Let's get to know Samuel...
Hometown: Chicago, Illinois
Major/Minor: Double major in Sociology and Women's Gender and Studies; CASC minor
What inspired you to major in Sociology?
When I first came to Michigan, I was passionate about the STEM field and aspired to become a surgeon. While taking Soc 218 during my sophomore year, I was able to reflect on my identities and develop a deeper understanding of how they have shaped my lived experience. As a low-income, first-generation queer Chicano who’s the son of an undocumented immigrant, I firmly believe that advocacy and activism play an extremely crucial role in not only the creation of social change and liberation of all but also in the daily lives of our society’s most vulnerable and most oppressed. Sociology has provided me with the tools to understand a diverse range of experiences, not to take things at face value, and to question everything. I don't quite remember who I heard this from, but fish don't know what water is or that they're in it. Culture is our water and because we are so immersed in it, it's impossible for us to see. Sociology has become an integral part of my life, and in the way I approach things. Being able to share this knowledge with others and giving them a newfound awareness is both an honor and a privilege.
What classes have you most enjoyed?
I enjoyed Soc 305, Into to Sociological Theory, with Professor Kim Hess the most. I loved learning about and reading W.E.B. Du Bois work, especially his theory of the veil and double consciousness. This is probably my favorite theory/theorist thus far because not only is he visually conceptualizing so many things about the color line, but also because we can apply this theory to more than just race. It can be used to any marginalized identity, whether it be gender identity, socioeconomic status, citizenship status, etc. Individuals who are marginalized in one way or another can speak to the injustices and inequalities we experience that those with privilege aren't even aware of. I also loved learning about marginalized theorists who weren’t, until quite recently, recognized for their contributions to sociology.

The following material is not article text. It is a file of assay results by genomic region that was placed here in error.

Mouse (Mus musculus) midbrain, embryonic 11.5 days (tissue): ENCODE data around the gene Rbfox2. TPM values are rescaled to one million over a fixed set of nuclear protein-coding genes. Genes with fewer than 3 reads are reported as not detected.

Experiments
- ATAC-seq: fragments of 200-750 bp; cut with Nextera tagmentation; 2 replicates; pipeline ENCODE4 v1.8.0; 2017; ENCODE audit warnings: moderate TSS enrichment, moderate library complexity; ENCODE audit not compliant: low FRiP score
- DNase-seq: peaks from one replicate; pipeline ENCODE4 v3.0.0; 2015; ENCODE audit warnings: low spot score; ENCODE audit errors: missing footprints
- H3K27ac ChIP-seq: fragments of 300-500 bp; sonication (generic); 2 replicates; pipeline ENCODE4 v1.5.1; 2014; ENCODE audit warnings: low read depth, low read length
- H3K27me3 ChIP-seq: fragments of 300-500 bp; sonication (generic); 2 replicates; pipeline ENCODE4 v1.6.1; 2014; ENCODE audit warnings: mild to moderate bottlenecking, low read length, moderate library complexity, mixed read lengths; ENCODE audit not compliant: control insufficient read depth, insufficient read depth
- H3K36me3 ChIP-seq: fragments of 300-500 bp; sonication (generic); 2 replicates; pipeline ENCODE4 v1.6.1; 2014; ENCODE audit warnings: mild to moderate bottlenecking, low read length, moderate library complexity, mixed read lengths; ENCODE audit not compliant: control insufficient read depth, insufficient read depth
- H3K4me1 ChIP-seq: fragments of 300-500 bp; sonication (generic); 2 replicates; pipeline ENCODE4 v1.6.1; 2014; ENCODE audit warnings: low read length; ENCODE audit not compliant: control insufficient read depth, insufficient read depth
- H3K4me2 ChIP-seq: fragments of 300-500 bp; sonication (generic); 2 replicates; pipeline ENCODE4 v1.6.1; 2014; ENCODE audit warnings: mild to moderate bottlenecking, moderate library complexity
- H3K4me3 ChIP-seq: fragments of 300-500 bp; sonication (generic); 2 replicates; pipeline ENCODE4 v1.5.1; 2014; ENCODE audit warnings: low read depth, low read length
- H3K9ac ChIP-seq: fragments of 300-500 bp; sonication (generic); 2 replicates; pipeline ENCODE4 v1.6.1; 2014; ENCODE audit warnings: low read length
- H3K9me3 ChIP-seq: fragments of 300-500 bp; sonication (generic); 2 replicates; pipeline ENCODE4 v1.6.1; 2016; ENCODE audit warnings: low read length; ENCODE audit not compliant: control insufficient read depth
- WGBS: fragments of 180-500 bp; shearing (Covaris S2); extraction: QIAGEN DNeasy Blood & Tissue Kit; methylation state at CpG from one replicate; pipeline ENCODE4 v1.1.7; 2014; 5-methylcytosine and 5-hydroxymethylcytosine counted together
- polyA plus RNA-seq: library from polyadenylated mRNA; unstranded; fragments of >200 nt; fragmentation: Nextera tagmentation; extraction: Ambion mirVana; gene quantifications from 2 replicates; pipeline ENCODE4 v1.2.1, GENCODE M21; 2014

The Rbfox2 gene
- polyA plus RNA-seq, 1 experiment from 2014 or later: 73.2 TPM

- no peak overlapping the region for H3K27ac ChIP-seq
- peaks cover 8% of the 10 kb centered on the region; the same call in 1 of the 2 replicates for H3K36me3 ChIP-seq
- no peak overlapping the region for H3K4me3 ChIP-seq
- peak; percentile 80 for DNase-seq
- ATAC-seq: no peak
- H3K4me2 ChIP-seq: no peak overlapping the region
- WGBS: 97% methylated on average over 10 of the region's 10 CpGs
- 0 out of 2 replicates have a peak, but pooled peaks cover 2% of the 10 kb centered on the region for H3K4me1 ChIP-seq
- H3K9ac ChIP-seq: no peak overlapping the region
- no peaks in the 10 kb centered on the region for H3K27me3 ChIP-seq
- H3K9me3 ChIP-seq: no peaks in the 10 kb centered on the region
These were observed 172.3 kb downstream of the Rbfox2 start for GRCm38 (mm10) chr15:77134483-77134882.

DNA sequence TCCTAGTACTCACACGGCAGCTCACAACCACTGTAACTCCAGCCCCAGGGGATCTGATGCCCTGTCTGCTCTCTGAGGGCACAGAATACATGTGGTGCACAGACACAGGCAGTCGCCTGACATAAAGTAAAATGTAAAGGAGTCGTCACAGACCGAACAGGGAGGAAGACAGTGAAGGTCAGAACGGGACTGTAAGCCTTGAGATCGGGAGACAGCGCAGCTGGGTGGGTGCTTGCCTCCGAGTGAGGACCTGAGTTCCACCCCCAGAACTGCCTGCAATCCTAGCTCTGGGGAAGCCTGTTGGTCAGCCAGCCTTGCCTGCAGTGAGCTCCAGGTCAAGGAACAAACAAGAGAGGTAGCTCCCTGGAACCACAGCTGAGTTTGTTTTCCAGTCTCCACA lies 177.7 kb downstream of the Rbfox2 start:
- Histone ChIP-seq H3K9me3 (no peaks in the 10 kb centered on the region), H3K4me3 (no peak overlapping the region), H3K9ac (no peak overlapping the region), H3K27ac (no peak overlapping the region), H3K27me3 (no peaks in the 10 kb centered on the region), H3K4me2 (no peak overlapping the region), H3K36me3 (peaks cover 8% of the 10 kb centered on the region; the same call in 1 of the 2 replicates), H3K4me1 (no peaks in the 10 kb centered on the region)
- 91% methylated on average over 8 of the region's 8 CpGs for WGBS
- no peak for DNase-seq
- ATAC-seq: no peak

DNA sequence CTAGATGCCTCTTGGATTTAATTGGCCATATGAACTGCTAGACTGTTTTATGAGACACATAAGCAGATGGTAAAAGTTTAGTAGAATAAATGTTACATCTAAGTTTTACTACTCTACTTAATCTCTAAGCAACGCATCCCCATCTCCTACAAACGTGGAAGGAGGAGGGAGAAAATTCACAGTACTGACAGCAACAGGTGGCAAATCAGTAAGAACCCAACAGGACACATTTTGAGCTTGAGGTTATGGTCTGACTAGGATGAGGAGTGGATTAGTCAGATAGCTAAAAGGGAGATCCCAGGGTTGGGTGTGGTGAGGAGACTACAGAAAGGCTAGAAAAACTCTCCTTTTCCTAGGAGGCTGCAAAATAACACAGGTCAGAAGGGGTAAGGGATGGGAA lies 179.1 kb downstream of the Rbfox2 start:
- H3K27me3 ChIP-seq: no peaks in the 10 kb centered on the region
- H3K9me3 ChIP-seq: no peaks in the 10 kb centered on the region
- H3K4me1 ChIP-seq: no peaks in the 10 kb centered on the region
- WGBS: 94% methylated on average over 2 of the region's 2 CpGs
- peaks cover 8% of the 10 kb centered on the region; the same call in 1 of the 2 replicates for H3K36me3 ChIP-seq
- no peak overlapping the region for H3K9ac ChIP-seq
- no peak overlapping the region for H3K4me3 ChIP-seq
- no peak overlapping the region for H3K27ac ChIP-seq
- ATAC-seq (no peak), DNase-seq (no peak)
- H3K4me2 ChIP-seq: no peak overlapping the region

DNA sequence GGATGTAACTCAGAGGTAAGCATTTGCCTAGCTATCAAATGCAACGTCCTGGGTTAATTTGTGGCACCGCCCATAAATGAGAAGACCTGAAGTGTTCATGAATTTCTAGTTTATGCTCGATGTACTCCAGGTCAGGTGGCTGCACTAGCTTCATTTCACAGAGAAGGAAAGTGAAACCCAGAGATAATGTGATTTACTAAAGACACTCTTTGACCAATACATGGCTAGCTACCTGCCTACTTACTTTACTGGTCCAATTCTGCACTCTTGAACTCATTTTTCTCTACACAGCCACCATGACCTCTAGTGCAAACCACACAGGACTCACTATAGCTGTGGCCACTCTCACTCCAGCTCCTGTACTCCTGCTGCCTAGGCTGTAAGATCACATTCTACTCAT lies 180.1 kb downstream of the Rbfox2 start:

I have also thoroughly enjoyed taking Soc 335, Urban Inequality, taught by Professor Sarah Zelner. We dove into the history of racial segregation and racial inequalities within metropolitan cities to analyze and contextualize why they looked a certain way at different points in time, how they developed over time and they contributed to the production of inequality for many communities, especially Black neighborhoods.
What do you hope to do after graduating from Michigan?
When I declared, I had planned on obtaining my MSW from U of M. However, after careful deliberation, I have decided to enter the workforce after graduating. A degree in sociology gives me the flexibility and opportunity to choose from a wide range of jobs. I’d love to work with and helps low-income trans people of color obtain the resources they need and deserve. I would also see myself working with undocumented immigrants and queer people of color. Hopefully, I can find an employer that will pay for my MSW while I work for them. Eventually, I want to get my Ph. D. in sociology because I am incredibly interested in researching and learning more about the lived experiences of trans people of color.
Do you have advice for prospective Soc majors in this moment?
Take classes outside your comfort zone, ask questions, and go to your instructors’ office hours. Also, it’s okay not to know something or have a hard time understanding concepts/material. Some, if not most, of the texts in sociology are long and dense, making it hard to read and comprehend, thereby making it inaccessible to those who don’t have a solid academic background. It’s not always easy speaking up in front of your classmates; trust me, I get it, but don’t let that stop you from learning and developing your sociological lens. Voice your confusion or unique perspective, whether it’s in lecture, discussion section, breakout rooms, or office hours. One last thing, office hours are not solely for asking questions or talking through the course material. Get creative!!